Volume 22, Number 27 | The Newspaper of Lower Manhattan | November 13 - 19, 2009
Posh Squash Penthouse
The most exclusive penthouse in Lower Manhattan could soon be coming to 60 Pine St.
That’s the location of the Down Town Association, a private club for businessmen (and more recently women) founded in 1859. The club is planning a three-story addition to the landmark six-story building, including squash courts and bedrooms for members.
“We’re a social club,” said Mark Altherr, a financial analyst and president of the club. “And social clubs these days need bedrooms and athletic facilities.”
The squash courts will be the only ones in Lower Manhattan, Altherr said. The bedrooms will be convenient for members who live out of town, or local members can use them to put up visiting relatives.
Altherr said the club has been considering the expansion for about 15 years, but they just started seeking approvals now. He will be presenting the designs, by Page Ayres Cowley Architects, to Community Board 1’s Landmarks Committee this Thurs., Nov. 12. After the board issues an advisory resolution, the city Landmarks Preservation Commission will weigh in.
Altherr hopes to open the addition to the club’s nearly 700 members in the beginning of 2012.
It looks like the association has a good chance of getting C.B. 1’s approval, especially because the addition is set back over 20 feet and will not be visible from Pine St.
Landmarks chairperson Roger Byrom, who toured the club with other C.B. 1 members last week, was also pleased that the owners are removing modern additions like a fire escape from the building and are adding historic features.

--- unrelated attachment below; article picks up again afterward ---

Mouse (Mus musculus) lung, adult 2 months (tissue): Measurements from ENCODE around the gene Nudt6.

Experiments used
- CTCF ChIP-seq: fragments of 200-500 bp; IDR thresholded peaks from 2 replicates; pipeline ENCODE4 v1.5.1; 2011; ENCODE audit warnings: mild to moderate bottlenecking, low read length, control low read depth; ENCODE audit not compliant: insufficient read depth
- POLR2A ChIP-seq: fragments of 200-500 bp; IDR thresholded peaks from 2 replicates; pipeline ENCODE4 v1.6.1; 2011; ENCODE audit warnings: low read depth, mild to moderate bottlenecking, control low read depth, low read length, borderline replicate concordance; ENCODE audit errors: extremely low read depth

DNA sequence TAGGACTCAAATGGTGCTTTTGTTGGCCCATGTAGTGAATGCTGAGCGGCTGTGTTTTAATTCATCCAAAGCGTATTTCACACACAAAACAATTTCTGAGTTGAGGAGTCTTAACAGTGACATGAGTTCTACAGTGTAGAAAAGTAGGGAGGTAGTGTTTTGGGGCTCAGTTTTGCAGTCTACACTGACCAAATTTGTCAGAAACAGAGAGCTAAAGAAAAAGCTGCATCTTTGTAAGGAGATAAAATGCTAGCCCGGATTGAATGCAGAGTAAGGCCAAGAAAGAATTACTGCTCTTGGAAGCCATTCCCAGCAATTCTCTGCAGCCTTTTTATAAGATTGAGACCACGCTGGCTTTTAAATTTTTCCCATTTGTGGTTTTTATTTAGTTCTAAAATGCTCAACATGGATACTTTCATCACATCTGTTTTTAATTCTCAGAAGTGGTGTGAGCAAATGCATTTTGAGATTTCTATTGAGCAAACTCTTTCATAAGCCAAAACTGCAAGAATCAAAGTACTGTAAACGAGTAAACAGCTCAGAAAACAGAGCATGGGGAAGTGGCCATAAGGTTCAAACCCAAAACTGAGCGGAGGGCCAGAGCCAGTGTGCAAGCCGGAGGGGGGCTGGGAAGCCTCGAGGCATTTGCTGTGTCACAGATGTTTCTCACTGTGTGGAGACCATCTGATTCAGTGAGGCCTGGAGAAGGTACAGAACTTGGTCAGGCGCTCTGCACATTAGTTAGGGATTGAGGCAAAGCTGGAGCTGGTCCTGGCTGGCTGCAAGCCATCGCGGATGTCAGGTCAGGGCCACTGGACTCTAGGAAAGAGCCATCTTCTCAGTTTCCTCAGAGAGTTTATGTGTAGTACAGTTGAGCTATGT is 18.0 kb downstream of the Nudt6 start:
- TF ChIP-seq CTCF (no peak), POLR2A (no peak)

The Down Town Association was Lower Manhattan’s first social club and boasted such notable members as Franklin Roosevelt. Members have access to club services including daily meals, humidity-controlled cigar storage, a barbershop that gives facials and pound-for-pound, one of the largest men’s rooms anywhere.
The goo goos have never gone ga ga for former Republican State Sen. Majority Leader Joe Bruno, but dare we say that politics can make for some strange bedfellows — we would of course only be speaking metaphorically.
The goos or good government groups often saw Bruno as one of the chief roadblocks to Albany reform, but on Tuesday, Dick Dadey, leader of Citizens Union, urged Senate Democrats to follow the example of Bruno who “courageously” let a gay rights bill reach the floor for debate in 2000 even though Bruno knew it couldn’t pass without Democratic support. Dadey, also the former head of the Empire State Pride Agenda, is urging the Dems to allow an open debate and vote on gay marriage even though a few Democrats oppose the measure.
The government and gay right groups have certainly amped up their criticism on the Senate Dems’ footdragging in recent weeks. First Alan Van Capelle accuses unnamed Democrats of lying about marriage, and now they’re being accused of being less than Bruno.
Them’s fighting words in Albany and the Democratic leadership did not take kindly to it. We hear without the arm-twisting of Gov. David Paterson, Van Capelle and others Tuesday night, the leaders would not have agreed to bring marriage to a vote sometime this year.